Dozens of migrants are living in a plush hotel close to the Duke and Duchess of Cambridges’ home in Kensington Palace – with 55 asylum seekers put up for as long as nine months
- Dozens o f asylum seekers are housed at The Best Western Kensington Olympia
- Hotel is closed and putting up 55 migrants, in some cases for up to nine months
- The hotel is a short walk from the Duke and Duchess of Cambridge’s residence
- Inside, the rooms are equipped with wi-fi, air conditioning and flat-screen TVs
Dozens of asylum seekers are being housed in a hotel in one of London’s most upmarket postcodes.
The Best Western Kensington Olympia, a short walk from the Duke and Duchess of Cambridge’s residence Kensington Palace, has been closed to paying customers and is instead putting up 55 migrants – in some cases for up to nine months.
The hotel is nestled in a corner of West London where three-bedroom flats sell for about £1.2 million.
The Mail on Sunday watched on last week as a group of young men gathered outside the hotel casually chatting and smoking together.
The Best Western Kensington Olympia (pictured) has been closed to paying customers and is instead putting up 55 migrants – in some cases for up to nine months
One strolled out of the building watching a video on an iPad.
Inside, rooms are equipped with wi-fi, air conditioning and flat-screen TVs.
Most of the residents said they did not understand or speak any English. One man named Mosin, 28, who said he was from Iran, told the MoS he had been living in the hotel for more than nine months.
He said: ‘There are 55 of us. We are all refugees. Many of us are waiting to know what will happen to us next.
‘We survive here but we are f****** bored. There is nothing to do and we cannot work.’
Another man, who claimed to be from El Salvador, said that he was not allowed to talk about why he was staying there.
There are around 64,000 people in Home Office accommodation. While the majority are in shared housing, about 10,000 people are in hotels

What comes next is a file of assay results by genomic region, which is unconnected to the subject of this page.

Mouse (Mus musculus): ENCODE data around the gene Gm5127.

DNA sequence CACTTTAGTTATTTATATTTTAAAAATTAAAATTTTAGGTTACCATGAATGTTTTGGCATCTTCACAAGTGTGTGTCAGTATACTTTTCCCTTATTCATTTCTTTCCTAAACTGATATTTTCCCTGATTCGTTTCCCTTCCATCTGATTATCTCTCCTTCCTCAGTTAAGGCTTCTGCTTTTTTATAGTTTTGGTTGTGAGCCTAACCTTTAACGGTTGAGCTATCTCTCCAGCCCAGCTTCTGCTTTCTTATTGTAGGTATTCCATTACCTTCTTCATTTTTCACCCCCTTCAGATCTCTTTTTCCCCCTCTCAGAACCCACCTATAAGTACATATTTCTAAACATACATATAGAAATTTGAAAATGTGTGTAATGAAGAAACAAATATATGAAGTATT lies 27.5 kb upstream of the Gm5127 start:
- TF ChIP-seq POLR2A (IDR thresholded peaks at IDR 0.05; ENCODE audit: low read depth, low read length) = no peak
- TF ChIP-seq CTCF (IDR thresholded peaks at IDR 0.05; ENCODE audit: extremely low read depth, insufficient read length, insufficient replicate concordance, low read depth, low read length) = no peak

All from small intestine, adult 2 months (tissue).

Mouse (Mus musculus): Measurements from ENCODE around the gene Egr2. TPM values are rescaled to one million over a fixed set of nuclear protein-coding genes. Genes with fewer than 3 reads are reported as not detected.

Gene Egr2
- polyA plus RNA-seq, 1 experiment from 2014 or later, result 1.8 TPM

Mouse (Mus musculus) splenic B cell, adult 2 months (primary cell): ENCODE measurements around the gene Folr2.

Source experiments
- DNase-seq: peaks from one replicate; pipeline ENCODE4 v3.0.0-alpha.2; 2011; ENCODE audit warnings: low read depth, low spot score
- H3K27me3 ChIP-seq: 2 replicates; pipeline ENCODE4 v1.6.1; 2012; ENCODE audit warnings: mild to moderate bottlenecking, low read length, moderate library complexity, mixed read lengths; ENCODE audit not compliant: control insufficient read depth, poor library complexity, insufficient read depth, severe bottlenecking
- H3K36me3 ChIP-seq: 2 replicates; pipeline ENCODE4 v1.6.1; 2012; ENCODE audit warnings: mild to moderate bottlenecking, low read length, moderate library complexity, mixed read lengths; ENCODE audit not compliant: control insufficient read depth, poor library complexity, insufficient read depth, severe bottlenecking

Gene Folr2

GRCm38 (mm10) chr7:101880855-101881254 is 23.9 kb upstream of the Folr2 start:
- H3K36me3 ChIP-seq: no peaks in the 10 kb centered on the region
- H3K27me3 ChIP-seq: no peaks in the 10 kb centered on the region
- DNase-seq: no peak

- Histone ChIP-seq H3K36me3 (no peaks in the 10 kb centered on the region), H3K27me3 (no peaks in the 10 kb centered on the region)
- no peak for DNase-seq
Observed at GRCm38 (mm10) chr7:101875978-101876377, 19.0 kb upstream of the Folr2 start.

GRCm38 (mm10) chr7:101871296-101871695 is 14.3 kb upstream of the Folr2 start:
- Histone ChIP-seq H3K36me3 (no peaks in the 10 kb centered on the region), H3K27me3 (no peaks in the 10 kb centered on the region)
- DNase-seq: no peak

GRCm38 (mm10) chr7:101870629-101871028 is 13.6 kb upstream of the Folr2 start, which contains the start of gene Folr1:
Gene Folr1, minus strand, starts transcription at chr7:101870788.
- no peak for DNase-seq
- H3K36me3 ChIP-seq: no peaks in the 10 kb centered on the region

A neighbour, who declined to give his name, said: ‘It does sometimes feel like you’re living next to a refugee camp when they’re all outside smoking, which is quite strange for West London.’
The Best Western Kensington Olympia is one of dozens of hotels up and down the country being used to house migrants.
There are around 64,000 people in Home Office accommodation. While the majority are in shared housing, about 10,000 people are in hotels.
Home Office officials have admitted that 90 hotels are being used to house migrants and that the hotels are ‘not great value for the taxpayer’.
The accommodation, which includes four-star hotels, is part of a £4 billion contract between the Home Office and a string of outsourcing giants.
The Government plans to move migrants out of hotels and into housing, known as dispersed accommodation, in a scheme called Operation Oak.
The number of migrants crossing the Channel between 2019-21 has been increasing year-on-year. The red line for 2021 soars above the lines for previous years, showing the monthly total is now at its highest ever
In Hull, where dozens of migrants are being housed in a hotel, local MPs and the council have objected, saying it is ‘totally unsuitable for the vulnerable individuals’.
Analysis by the National Audit Office has shown that the average cost of accommodating an asylum seeker is £560 a month, up from £437 a month, plus a weekly allowance of £39.63 for food and other costs.
Figures published by the Home Office reveal that asylum costs stood at £956 million in 2019-20.
A Home Office spokesman said: ‘The asylum system is being exploited by criminal gangs who facilitate dangerous, unnecessary and illegal small boat crossings.
‘Our Nationality and Borders Bill will fix this broken system to deter these crossings.
‘In the meantime, due to the unprecedented demand, we need to use temporary facilities such as hotels to manage demands on our existing accommodation and the immigration detention estate.’
Best Western did not respond to request for comment.